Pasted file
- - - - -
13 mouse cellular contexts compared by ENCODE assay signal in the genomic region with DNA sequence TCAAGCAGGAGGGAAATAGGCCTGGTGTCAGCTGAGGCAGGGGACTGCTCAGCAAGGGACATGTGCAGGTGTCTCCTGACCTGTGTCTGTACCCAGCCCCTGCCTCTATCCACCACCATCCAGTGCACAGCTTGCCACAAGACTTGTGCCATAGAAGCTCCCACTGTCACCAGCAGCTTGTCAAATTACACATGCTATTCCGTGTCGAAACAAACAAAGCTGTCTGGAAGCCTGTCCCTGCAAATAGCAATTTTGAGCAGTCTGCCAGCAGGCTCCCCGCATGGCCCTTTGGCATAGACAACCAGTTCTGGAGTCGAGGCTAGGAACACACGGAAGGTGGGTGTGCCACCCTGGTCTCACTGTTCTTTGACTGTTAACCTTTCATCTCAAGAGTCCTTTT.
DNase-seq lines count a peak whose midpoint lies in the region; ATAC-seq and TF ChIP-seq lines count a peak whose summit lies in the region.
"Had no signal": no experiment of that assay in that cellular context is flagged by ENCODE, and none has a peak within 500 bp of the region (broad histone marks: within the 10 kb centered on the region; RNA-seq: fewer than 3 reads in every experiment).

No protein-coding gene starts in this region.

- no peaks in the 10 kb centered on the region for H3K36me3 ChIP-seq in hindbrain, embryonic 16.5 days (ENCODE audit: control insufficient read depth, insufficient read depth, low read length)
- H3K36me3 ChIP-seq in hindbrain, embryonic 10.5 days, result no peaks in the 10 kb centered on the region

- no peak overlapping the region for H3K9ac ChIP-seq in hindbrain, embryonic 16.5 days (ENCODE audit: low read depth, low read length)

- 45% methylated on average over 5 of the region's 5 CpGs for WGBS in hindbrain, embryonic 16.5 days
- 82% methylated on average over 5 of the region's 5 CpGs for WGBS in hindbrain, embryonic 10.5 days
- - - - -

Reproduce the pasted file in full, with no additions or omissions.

13 mouse cellular contexts compared by ENCODE assay signal in the genomic region with DNA sequence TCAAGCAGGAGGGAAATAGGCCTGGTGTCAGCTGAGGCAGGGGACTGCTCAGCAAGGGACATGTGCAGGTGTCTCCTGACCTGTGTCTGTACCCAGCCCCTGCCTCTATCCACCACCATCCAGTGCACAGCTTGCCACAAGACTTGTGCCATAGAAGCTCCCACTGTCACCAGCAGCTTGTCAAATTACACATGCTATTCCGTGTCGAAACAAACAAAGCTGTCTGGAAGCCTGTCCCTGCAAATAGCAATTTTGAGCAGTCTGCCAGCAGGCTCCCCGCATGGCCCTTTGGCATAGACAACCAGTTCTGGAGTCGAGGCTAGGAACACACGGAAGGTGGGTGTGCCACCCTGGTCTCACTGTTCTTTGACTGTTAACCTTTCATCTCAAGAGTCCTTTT.
DNase-seq lines count a peak whose midpoint lies in the region; ATAC-seq and TF ChIP-seq lines count a peak whose summit lies in the region.
"Had no signal": no experiment of that assay in that cellular context is flagged by ENCODE, and none has a peak within 500 bp of the region (broad histone marks: within the 10 kb centered on the region; RNA-seq: fewer than 3 reads in every experiment).

No protein-coding gene starts in this region.

- no peaks in the 10 kb centered on the region for H3K36me3 ChIP-seq in hindbrain, embryonic 16.5 days (ENCODE audit: control insufficient read depth, insufficient read depth, low read length)
- H3K36me3 ChIP-seq in hindbrain, embryonic 10.5 days, result no peaks in the 10 kb centered on the region

- no peak overlapping the region for H3K9ac ChIP-seq in hindbrain, embryonic 16.5 days (ENCODE audit: low read depth, low read length)

- 45% methylated on average over 5 of the region's 5 CpGs for WGBS in hindbrain, embryonic 16.5 days
- 82% methylated on average over 5 of the region's 5 CpGs for WGBS in hindbrain, embryonic 10.5 days